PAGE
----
I wrote this blog on immigration reform at the beginning of 2014. Due to recent events, as well as controversial platforms and comments from politicians such as Donald Trump, I thought this post would be worth revisiting. Please note that I am not arguing that Christians support any specific policy, but that Christians carry a certain attitude toward immigration and immigrants.
Liliana Ramos, a single mother of three children (all of which are natural-born US citizens), was deported back to her home country of Mexico in 2011. On January 19 of that year, while leaving her workplace for her lunch break, she was approached by two unmarked, white Suburbans, flashing police lights and all. As the Suburbans pulled up, their riders approached Liliana and asked her if she was, in fact, Liliana Ramos.
After confirming her identity, the mysterious Suburban-goers identified themselves as immigration police. They were there to apprehend Liliana and hold her in custody as an illegal immigrant. This would eventually lead to Lilana's deportation to her home country of Mexico.
Liliana said she was “paralyzed.” She understood it was against the law to live in the United States without documentation, but she had tried to lead a good and peaceful life since her arrival to the United States twenty years prior, having immigrated as a teenager with her parents. US Immigration and Customs Enforcement explained to Liliana that she had three months to sell her things, gather her children, and leave the country. Not wanting to subject her children to a life of suffering, she decided to leave her children in the United States. She now lives in the border town of Tijuana, Mexico, making it is easier for her US-born children to visit.
Liliana’s children suffer knowing that they cannot be with their mother. Brian, her oldest son, has set a goal to someday reunite their family. Unfortunately, seeing this come to fruition is not likely, unless Congress reforms policy to allow citizenship for Liliana’s family, and for countless other families that find themselves in the same situation.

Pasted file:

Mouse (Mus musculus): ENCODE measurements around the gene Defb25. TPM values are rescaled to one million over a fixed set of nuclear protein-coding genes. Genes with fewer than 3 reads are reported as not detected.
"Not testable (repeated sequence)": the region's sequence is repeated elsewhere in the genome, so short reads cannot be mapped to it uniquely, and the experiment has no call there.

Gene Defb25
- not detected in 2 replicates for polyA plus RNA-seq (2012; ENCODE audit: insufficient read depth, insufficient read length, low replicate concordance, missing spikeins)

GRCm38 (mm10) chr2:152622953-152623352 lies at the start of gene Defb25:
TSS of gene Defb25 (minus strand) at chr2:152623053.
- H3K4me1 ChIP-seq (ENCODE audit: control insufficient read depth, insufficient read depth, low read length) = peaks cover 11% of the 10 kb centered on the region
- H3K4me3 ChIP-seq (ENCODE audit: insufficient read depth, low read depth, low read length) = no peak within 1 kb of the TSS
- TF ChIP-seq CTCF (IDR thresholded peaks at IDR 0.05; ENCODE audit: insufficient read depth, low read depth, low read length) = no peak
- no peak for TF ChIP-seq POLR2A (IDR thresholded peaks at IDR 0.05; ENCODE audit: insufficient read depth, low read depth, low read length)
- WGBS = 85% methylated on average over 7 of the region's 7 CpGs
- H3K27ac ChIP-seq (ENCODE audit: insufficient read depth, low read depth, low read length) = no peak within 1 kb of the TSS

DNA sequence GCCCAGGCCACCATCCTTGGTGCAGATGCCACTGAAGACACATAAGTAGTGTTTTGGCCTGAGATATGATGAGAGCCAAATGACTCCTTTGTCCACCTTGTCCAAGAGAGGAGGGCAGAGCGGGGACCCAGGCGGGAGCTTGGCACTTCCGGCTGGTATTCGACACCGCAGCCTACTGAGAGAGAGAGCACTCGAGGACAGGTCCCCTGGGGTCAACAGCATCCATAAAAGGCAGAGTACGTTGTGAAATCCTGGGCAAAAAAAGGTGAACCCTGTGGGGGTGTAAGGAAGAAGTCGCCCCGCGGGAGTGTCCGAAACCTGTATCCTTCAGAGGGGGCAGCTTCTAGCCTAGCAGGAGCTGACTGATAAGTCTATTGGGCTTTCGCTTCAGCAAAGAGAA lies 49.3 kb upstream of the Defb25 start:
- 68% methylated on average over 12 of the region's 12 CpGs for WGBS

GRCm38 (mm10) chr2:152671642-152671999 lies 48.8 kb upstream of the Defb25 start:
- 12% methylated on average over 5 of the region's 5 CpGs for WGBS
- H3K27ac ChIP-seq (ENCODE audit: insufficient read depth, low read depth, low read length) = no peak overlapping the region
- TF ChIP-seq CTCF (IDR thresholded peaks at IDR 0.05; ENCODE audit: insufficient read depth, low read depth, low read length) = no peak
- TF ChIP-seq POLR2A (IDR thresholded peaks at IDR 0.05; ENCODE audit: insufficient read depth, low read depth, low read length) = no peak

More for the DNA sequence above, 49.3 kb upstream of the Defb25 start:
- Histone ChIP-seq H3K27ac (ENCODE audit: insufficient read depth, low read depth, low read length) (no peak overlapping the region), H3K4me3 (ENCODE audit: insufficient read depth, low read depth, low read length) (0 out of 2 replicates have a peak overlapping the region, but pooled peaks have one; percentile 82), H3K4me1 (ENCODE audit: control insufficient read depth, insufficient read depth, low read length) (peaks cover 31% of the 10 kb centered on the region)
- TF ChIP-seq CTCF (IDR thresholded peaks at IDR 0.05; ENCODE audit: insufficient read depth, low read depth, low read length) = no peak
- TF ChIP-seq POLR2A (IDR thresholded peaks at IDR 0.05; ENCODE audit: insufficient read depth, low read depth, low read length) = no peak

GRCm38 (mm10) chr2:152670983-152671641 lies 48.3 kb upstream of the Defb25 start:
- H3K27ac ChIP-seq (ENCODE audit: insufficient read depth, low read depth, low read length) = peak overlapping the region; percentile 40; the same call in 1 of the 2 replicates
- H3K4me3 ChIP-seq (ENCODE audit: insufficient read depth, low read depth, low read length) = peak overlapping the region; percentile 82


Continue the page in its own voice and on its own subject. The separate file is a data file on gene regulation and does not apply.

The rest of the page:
Politicians continue to promise that this issue will be addressed. Yet, there is much debate on how best to handle immigration, and public skepticism that the issue will be fairly addressed. One thing is for sure: Christians cannot ignore this issue. In fact, Christians should actively and publicly fight for immigration reform, and fight for a clear path to citizenship for at least three reasons.
1. Because God commands us to treat the foreigner as native-born
As God prepared the nation of Israel to enter the Promised Land, he gave them this instruction: “When a foreigner resides among you in your land, do not mistreat them. The foreigner residing among you must be treated as your native-born. Love them as yourself for you were foreigners in Egypt. I am the Lord your God” (Leviticus 19:33-34).
God’s expectations of his people could not be made more explicit: his people are to welcome outsiders into their community because God’s people know what it’s like to be outsiders. While contemporary American Christians live in a different context from that of ancient theocratic Israel, the command applies as much in our context as it did in theirs. Scripture reveals that all Christians have an Egypt experience, as we are all “foreigners and exiles,” currently living in a world that is not our home. This should give Christians a unique empathy and concern for those who, like us, now find themselves in a country and a culture not their own.
@@God´s people are to welcome outsiders because they were once outsiders@@